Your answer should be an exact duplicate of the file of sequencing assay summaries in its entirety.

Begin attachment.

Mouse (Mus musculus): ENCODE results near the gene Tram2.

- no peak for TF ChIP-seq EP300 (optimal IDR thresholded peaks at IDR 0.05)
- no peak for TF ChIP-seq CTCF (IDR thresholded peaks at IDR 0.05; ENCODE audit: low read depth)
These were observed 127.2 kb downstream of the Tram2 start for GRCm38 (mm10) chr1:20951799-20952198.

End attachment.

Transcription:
Mouse (Mus musculus): ENCODE results near the gene Tram2.

- no peak for TF ChIP-seq EP300 (optimal IDR thresholded peaks at IDR 0.05)
- no peak for TF ChIP-seq CTCF (IDR thresholded peaks at IDR 0.05; ENCODE audit: low read depth)
These were observed 127.2 kb downstream of the Tram2 start for GRCm38 (mm10) chr1:20951799-20952198.